Music » CD Reviews

The Cure

Bloodflowers

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The Cure
Bloodflowers
(Elektra)

Every Cure fan knows the band works best when leader Robert Smith is dismal and morose -- none of that "Friday I'm in Love" crap. Disintegration (1987) could be the best breakup album ever made -- its fits of sorrow and remorse are drowned out by wailing guitars and desolate lyrics. In that regard, Bloodflowers, the Cure's 11th studio album and possibly final release -- the last installment of a trilogy that began in 1982 with Pornography and was followed by Disintegration -- is well worth the time and investment. That is, if you are currently toiling with love-lost emotion or can relate to the pain. Suffice to say, Smith is back to his gloomy self.

Creepy beats, ethereal soundscapes, and circus-like effects drag Bloodflowers along as if it has the world on its shoulders. Nearing 40, Smith, once the poster child of the Goth scene, may be questioning whether he still has the dysfunctional touch. Thankfully, he does. "Out of This World" begins the show with a slow, languid feel not far removed from Disintegration's "Pictures of You." After this, the band quickly rebounds with "Watching Me Fall." At over 11 minutes, Perry Bamonte's guitar onslaught is filled with distortion and grinding chords, while a cynical Smith chimes "I've been watching me fall for it seems like years/Watching me grow small/I watch me disappear." Eventually blistering into a twirling, wailing guitar display of degradation, this track quickly reestablishes the Cure's unique ability to turn emotion into a visceral experience. Smith's self-examination continues on "The Last Day of Summer," as a gently strummed, jangly guitar melody -- complete with airy, simplistic keyboard notes -- offers sanctuary from the earlier frenetic storm.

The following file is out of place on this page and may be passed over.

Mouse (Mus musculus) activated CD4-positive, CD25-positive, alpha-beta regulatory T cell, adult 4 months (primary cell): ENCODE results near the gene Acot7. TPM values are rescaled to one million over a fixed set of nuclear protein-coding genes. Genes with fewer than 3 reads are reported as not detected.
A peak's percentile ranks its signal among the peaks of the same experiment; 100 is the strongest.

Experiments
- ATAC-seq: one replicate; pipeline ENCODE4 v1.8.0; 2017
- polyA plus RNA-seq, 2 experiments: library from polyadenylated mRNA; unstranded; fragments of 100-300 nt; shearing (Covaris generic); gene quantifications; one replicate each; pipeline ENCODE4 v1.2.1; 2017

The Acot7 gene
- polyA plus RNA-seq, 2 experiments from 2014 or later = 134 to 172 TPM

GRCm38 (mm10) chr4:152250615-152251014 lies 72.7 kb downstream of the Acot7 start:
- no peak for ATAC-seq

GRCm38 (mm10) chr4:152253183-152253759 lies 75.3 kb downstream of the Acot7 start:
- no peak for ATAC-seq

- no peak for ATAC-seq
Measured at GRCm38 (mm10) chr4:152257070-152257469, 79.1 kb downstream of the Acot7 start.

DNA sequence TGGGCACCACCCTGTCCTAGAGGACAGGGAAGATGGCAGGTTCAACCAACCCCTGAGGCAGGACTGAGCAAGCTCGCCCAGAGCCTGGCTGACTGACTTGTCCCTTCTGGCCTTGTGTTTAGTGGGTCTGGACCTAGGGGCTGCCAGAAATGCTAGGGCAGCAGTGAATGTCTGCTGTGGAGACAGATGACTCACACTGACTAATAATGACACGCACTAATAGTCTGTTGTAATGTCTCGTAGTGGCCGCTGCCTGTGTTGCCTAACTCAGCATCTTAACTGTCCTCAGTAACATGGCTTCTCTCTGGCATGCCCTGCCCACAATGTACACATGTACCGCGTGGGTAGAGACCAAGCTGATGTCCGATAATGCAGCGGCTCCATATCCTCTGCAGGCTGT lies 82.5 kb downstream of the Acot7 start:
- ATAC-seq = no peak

With a similar mindset as Disintegration, Bloodflowers is about as welcoming as a rainy day. Still, it plays out like an old friend who understands your sorrows. No, Bloodflowers won't relaunch the Cure's career, but it does act as a perfect ending. And whether that's to a trilogy or a career, it's been a good ride. -- John Benson

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